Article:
Oligosaccharides prepared and purified in said manner have a dominating molecular size corresponding to that of an octasaccharide according to the invention.
The oligosaccharides prepared according to Example 1 were studied in view of their capacity to:
(A) affect the inhibition of the coagulation enzyme thrombin;
(B) affect the inhibition of activated coagulation factor X;
(C) affect the inhibition of activated factor IX;
(D) affect the inhibition of activated factor XI;
(E) affect the inhibition of activated factor XII;
(F) prolong the coagulation time in the blood plasma coagulation test APTT (Activated Partial Thromboplastine Time);
(G) be neutralised by blood plasma components; and
(H) influence the aggregation of thrombocytes.
The capacity of the oligosaccharides to potentiate the inhibition of thrombin with antithrombin III was analysed according to a modification of a method by Teien et al. (Thrombosis Research 11, p. 107-117, 1977). The oligosaccharides were found to have a specific activity of 8 E/mg compared to 120-170 E/mg for standard heparin.
The capacity of the oligosaccharides to potentiate the inhibition of activated factor X is plasma and in pure antithrombin III was studied according to a modified version of a method by Teien et al. (Thrombosis Research 8, 413, 1976). The oligosaccharides were shown to have a specific activity of 500 E/mg in a pure antithrombin III system and 1900 E/mg in a plasma system compared to 120-170 E/mg for standard heparin.
The capacity of the oligosaccharides to potentiate the inhibition of activated factor IX in pure antithrombin III was studied according to Holmer et al. (Biochem. J. 1981. Volume 193 p. 395-400). The oligosaccharides were shown to have a specific activity of 18 E/mg compared to 120-180 E/mg for standard heparin.
The capacity of the oligosaccharides to potentiate the inhibition of activated factor XI in pure antithrombin III was studied according to Holmer et al. (Biochem. J. 1981. Volume 193 p. 395-400). The oligosaccharides were shown to have a specific activity of 40 E/mg compared to 120-170 E/mg for standard heparin.
The capacity of the oligosaccharides to potentiate the inhibition of activated factor XII in pure antithrombin III was studied according to Holmer et al. (Biochem. J. 1981. Volume 193 p. 395-400). The oligosaccharides were found to have a specific activity of 470 E/mg compared to standard heparin.
The capacity of the oligosaccharides to prolong the coagulation time of blood plasma was studied according to the APTT (Activated Partial Thromboplastine Time) method [Andersson et al,. Thromb. Res. 9 575 (1976)]. The oligosaccharides showed a specific activity of 12 E/mg compared to 3rd International Heparin Standard. Standard heparin shows a specific activity in the range 120-170 E/mg.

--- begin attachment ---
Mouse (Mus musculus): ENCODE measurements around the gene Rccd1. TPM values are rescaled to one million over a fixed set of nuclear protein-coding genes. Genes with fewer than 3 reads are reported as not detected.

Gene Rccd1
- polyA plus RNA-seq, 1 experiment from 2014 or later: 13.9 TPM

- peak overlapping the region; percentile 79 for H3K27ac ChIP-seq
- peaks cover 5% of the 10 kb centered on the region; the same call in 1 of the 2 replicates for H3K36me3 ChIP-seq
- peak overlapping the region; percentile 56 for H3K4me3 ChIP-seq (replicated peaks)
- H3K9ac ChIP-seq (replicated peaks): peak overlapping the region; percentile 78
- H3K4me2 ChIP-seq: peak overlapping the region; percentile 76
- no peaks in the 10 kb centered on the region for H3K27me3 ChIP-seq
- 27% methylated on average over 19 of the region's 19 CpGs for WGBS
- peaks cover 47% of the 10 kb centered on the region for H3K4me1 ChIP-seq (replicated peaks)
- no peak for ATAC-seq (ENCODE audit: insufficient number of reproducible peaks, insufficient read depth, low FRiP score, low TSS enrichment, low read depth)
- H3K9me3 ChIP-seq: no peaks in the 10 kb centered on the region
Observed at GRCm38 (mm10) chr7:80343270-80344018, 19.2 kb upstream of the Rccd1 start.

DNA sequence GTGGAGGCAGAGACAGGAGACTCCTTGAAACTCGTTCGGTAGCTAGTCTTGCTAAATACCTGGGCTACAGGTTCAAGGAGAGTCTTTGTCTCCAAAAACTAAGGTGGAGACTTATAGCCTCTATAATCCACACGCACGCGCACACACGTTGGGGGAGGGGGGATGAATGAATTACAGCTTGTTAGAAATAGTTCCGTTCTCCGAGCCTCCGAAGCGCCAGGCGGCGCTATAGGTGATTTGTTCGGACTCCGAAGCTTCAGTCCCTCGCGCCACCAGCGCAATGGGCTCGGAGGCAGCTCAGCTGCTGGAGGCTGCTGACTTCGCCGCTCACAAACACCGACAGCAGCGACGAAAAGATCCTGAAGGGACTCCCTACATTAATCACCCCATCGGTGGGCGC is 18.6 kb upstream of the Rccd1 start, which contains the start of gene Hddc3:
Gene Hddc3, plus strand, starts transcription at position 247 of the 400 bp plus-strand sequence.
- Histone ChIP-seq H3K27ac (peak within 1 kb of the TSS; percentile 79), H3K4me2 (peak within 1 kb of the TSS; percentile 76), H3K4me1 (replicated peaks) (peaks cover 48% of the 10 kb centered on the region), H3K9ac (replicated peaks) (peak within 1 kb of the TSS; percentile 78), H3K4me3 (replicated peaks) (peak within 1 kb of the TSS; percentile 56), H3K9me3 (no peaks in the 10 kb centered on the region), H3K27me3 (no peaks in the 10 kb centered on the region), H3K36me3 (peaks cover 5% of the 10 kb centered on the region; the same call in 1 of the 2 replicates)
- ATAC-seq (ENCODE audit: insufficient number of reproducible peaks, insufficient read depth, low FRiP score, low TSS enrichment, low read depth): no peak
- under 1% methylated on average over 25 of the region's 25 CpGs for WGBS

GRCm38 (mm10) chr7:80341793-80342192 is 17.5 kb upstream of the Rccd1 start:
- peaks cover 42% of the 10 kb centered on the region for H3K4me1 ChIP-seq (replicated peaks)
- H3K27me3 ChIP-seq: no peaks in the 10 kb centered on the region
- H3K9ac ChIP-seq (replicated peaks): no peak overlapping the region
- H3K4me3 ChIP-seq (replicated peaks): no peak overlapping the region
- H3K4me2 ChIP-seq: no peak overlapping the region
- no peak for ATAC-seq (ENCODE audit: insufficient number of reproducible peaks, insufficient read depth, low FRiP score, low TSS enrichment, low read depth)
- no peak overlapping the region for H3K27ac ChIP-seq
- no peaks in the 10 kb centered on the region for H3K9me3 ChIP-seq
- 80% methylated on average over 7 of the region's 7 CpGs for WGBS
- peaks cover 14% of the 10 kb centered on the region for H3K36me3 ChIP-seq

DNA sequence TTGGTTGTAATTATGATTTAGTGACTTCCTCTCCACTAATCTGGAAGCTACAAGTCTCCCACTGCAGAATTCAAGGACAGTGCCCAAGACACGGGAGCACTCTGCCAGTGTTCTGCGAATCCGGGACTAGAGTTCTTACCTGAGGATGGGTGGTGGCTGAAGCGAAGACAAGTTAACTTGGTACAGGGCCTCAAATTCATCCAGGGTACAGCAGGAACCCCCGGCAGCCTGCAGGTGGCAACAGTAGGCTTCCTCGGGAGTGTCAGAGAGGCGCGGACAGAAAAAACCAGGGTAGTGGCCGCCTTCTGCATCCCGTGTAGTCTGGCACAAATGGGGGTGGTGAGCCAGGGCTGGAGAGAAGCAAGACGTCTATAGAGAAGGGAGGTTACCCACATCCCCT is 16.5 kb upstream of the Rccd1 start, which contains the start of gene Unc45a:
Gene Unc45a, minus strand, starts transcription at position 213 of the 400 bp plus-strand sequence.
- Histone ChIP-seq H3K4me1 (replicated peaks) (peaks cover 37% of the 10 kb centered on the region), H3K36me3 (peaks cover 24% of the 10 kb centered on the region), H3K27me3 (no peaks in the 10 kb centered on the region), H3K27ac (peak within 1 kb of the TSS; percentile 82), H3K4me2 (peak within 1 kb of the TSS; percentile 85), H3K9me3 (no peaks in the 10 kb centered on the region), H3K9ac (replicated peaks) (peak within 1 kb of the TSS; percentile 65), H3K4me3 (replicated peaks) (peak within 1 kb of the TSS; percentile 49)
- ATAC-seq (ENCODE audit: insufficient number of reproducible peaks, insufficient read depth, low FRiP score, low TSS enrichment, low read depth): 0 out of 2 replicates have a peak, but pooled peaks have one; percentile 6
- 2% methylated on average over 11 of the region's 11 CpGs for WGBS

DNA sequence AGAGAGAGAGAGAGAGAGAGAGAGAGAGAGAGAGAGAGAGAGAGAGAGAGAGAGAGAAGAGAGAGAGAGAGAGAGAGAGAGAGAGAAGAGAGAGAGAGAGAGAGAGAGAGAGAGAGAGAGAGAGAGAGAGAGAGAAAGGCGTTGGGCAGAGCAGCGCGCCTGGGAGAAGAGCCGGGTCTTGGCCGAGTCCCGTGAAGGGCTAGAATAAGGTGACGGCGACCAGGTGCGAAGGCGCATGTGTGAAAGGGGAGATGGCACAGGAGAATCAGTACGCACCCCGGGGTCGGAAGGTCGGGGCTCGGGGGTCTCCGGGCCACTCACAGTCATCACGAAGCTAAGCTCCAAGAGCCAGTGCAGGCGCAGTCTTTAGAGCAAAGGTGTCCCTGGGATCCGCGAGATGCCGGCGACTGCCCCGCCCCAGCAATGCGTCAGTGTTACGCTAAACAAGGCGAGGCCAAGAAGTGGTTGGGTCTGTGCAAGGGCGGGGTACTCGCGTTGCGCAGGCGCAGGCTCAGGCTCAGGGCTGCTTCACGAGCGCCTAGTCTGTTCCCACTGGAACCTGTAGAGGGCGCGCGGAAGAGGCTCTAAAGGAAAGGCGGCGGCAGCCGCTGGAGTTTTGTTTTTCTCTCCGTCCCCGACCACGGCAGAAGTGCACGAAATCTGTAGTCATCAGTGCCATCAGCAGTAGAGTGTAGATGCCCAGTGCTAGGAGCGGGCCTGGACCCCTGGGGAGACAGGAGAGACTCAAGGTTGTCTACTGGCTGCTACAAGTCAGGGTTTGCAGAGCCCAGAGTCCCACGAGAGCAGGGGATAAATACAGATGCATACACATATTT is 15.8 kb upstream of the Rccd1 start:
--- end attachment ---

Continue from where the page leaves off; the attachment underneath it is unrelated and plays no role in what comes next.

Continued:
The neutralising effect on the oligosaccharides by plasma components was studied by measuring the effect of heparin and of the oligosaccharides in plasma and in a pure antithrombin system. This was performed by measuring the amount of activated factor X inhibited in the two systems in the presence of a certain amount of heparin or oligosaccharide. The activity of the oligosaccharides showed a 18% neutralisation by plasma components, while the corresponding figure of standard heparin was shown to be 75%.
The capacity of the oligosaccharides to aggregate thrombocytes at critical ADP (Adenosine DiPhosphate)-concentrations was studied substantially according to Beck, E. A. (Thromb Haem Stuttg. 1977, 38, 578). It was shown that the thrombocyteaggregating capacity of the oligosaccharides was ten times lower than that of standard heparin, calculated by weight.
|Cited Patent||Filing date||Publication date||Applicant||Title|
|US4281108 *||Jun 2, 1980||Jul 28, 1981||Hepar Industries, Inc.||Process for obtaining low molecular weight heparins endowed with elevated pharmacological properties, and product so obtained|
|US4303651 *||Jan 4, 1980||Dec 1, 1981||Kabi Ab||Heparin fragments having selective anticoagulation activity|
|US4401662 *||Oct 6, 1980||Aug 30, 1983||Choay, S.A.||Oligosaccharides having anti-Xa activity and pharmaceutical compositions containing them|